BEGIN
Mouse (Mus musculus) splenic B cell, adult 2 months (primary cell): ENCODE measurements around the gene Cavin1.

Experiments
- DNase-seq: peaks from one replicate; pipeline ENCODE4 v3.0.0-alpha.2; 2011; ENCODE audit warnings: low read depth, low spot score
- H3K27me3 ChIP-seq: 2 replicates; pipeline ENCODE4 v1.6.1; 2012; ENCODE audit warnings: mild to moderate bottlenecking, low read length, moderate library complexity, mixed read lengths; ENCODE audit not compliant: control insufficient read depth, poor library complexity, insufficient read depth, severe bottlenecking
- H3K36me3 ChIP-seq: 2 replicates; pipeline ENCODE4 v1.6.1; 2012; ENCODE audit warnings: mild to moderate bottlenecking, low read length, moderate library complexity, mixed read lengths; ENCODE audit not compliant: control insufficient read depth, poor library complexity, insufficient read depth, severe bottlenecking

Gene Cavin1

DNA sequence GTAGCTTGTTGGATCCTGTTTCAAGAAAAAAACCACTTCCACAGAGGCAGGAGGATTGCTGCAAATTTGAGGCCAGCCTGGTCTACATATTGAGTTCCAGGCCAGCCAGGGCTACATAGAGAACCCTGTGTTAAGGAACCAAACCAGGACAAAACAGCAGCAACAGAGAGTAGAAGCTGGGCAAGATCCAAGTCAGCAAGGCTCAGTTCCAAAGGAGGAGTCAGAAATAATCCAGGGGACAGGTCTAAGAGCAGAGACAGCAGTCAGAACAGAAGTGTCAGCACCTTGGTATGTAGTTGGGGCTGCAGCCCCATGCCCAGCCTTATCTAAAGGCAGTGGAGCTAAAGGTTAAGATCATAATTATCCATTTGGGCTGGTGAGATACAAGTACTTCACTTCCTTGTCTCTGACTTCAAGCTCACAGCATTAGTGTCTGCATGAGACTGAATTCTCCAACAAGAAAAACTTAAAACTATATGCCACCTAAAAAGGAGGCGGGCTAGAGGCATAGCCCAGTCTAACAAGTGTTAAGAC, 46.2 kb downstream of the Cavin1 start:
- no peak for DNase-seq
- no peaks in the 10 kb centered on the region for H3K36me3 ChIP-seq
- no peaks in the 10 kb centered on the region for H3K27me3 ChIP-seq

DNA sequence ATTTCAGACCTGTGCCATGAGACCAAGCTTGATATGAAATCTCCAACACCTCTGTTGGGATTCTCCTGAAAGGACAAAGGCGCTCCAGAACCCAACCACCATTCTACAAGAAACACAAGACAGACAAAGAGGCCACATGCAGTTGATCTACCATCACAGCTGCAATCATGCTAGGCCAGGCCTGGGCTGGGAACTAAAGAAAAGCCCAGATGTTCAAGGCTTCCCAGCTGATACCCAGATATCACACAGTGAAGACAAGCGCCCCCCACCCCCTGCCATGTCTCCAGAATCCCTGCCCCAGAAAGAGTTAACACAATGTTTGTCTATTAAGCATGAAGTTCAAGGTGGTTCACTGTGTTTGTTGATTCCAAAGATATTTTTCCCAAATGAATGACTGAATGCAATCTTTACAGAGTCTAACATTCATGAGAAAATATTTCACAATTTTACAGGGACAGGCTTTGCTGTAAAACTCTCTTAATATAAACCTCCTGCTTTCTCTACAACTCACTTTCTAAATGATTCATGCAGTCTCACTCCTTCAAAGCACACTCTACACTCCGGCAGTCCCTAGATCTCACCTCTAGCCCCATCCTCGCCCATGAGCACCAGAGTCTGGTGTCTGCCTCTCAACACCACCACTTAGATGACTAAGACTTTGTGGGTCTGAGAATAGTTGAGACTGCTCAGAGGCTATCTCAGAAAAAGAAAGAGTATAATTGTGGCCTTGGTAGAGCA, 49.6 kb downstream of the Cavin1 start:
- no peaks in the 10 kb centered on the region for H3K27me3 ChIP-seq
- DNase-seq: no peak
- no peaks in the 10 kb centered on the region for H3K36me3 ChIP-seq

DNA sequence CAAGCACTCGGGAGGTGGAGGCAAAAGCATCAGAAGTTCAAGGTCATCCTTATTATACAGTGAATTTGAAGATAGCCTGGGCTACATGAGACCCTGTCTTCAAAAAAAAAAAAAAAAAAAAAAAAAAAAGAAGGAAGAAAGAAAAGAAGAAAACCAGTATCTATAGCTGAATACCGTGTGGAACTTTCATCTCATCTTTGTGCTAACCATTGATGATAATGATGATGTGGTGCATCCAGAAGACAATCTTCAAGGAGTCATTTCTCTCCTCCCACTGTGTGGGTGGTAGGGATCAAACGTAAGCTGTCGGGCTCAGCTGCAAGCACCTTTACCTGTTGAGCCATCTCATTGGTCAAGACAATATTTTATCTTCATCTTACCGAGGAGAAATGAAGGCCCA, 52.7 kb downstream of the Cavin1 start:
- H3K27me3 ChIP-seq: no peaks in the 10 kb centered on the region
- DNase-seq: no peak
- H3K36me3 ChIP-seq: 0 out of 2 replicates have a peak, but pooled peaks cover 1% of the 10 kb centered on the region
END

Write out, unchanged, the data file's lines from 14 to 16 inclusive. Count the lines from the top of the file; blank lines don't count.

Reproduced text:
- no peaks in the 10 kb centered on the region for H3K36me3 ChIP-seq

DNA sequence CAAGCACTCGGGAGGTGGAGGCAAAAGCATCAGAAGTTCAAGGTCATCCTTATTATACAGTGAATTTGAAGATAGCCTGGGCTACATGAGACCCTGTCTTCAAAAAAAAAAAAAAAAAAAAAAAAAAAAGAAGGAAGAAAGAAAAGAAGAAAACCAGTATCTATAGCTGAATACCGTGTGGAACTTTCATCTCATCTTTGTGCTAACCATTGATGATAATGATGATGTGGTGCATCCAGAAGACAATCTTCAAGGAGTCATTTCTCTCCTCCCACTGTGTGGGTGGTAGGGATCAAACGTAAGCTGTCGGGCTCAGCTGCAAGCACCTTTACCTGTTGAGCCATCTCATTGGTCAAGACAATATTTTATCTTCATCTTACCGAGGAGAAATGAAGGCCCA, 52.7 kb downstream of the Cavin1 start:
- H3K27me3 ChIP-seq: no peaks in the 10 kb centered on the region